Happy World Wildlife Day, (3rd March 2016)! This year’s theme is “The future of wildlife in our hands” with a focus on African and Asian elephants.
Therefore, we wanted to take this opportunity to join conservationists around the world in shining a spotlight on elephants. This blog focuses on the current crisis facing Africa’s forest elephants, which seem to receive far less media attention and conservation support than Africa’s better-known and larger savanna elephants.
There are two sub-species of African elephant: the Savanna elephant and the Forest elephant. The latter is smaller and darker in colour and lives in densely forested parts of Gabon, the Democratic Republic of Congo (DRC), Cameroon and the Central African Republic in central Africa and Côte d’Ivoire, Liberia, and Ghana in West Africa. Despite bans on ivory trade dating back to the 1990s, a recent study shows that 62 per cent of Africa’s forest elephants were killed between 2002 and 2011 (Maisels et al., 2013). The population is now less than 10% of its potential size, occupying less than 25% of its potential range (ibid).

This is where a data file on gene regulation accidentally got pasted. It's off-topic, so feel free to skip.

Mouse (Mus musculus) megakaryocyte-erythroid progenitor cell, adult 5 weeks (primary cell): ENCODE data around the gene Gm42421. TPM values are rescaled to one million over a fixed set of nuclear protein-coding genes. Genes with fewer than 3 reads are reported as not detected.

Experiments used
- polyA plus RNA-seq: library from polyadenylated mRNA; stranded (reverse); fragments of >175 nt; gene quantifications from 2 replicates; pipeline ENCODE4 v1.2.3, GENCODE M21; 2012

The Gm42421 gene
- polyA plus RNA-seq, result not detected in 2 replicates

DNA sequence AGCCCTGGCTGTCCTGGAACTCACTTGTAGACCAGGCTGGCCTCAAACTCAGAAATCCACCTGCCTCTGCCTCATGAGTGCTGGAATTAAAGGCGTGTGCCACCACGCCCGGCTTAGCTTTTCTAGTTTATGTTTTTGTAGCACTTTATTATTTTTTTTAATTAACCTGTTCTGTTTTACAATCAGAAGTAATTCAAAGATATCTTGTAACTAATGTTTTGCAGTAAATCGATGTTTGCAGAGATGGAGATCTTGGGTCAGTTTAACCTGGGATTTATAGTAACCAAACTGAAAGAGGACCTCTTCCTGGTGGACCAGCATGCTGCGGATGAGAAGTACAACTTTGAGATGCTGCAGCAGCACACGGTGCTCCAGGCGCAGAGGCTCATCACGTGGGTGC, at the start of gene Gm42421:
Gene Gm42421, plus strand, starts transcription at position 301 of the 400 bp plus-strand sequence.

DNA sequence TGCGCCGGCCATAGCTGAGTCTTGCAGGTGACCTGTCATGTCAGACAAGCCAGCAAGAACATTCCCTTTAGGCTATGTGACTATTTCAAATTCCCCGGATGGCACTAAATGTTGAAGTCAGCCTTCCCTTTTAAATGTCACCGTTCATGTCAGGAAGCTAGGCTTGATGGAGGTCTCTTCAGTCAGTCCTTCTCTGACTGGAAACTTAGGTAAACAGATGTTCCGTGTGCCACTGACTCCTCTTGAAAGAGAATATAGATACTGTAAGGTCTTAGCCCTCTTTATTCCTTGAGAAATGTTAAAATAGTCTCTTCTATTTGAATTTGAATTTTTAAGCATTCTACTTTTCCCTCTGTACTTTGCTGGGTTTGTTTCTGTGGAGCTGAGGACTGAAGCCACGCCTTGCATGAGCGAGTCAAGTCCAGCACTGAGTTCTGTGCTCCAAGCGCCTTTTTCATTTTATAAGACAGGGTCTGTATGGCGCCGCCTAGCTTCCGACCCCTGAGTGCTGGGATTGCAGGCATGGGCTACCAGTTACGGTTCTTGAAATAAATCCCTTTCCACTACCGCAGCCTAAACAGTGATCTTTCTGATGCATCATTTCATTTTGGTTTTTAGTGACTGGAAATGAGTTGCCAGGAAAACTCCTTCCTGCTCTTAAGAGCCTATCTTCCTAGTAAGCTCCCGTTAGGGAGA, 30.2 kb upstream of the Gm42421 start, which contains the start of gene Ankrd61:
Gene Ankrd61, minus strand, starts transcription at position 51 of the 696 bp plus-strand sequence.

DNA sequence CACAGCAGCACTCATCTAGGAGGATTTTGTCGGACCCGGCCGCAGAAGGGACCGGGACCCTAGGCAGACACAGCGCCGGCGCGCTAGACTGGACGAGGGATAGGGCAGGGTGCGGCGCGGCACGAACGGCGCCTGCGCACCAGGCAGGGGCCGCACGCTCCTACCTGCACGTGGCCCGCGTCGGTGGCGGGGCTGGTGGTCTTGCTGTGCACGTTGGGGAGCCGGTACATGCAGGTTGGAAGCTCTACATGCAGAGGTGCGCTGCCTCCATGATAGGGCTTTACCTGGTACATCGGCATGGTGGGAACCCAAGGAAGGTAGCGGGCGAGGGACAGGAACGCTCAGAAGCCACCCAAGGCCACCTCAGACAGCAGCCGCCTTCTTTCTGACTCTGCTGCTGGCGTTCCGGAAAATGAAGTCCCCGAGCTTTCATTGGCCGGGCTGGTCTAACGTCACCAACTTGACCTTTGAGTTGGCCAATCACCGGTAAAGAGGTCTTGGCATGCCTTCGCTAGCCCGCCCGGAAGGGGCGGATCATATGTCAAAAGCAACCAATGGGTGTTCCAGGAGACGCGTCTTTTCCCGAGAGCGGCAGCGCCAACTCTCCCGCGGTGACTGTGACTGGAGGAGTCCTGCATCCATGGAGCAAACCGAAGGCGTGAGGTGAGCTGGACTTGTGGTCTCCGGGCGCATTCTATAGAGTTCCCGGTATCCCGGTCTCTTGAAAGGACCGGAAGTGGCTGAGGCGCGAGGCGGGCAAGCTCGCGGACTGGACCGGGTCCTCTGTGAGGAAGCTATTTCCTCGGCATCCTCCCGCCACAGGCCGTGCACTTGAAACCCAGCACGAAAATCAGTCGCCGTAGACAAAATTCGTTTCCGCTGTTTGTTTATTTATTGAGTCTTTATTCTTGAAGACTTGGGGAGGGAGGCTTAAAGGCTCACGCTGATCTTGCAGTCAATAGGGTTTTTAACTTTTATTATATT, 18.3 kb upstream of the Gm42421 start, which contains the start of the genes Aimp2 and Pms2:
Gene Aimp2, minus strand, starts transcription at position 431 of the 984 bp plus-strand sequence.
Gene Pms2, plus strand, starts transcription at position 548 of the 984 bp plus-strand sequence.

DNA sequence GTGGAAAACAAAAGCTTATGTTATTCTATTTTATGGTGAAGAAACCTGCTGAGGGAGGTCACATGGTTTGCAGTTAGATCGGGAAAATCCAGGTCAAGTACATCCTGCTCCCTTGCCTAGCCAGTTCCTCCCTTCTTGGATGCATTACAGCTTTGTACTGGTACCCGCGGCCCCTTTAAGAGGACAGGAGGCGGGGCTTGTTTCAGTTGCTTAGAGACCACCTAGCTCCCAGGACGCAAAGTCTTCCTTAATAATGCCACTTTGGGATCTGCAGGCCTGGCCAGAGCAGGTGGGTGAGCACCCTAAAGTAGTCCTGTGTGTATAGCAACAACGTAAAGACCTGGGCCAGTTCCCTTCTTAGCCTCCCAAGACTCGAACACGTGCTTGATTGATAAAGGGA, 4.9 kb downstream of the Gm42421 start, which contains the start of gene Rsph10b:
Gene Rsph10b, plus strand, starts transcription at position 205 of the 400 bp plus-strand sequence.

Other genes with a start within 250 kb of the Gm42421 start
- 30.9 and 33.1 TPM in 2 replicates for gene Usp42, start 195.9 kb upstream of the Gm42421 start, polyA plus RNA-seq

Upemba National Park offers a prime example of the crisis facing Africa’s forest elephants today. It lies in Katanga Province (a region almost the size of Spain) in southeastern DRC and covers 1.2 million hectares. It was created in 1939 to protect elephants, lechwe, hippos and zebra. In a region heavily impacted by mining and conflict, it has provided a relatively safe haven for the last remaining forest elephant populations in Katanga. Habitats within the park have remained largely intact to date and rangers report regularly on the abundance of wildlife such as hippos, buffalo and lions, as well as fish in the lakes and rivers of the park.
We have been told by colleagues working in the DRC that if urgent and necessary measures are not taken, the last elephants of Katanga will soon be gone.
The threats facing Upemba National Park’s forest elephants are not unique. African forest elephants typically live in remote, dense forests, sometimes where conflict is taking place, or where armed groups are present. This, combined with a lack of funding for on-the-ground conservation, can make these animals difficult to monitor and protect.
If you would like to know more about how you can help forest elephants and other species living in African forests, please contact us.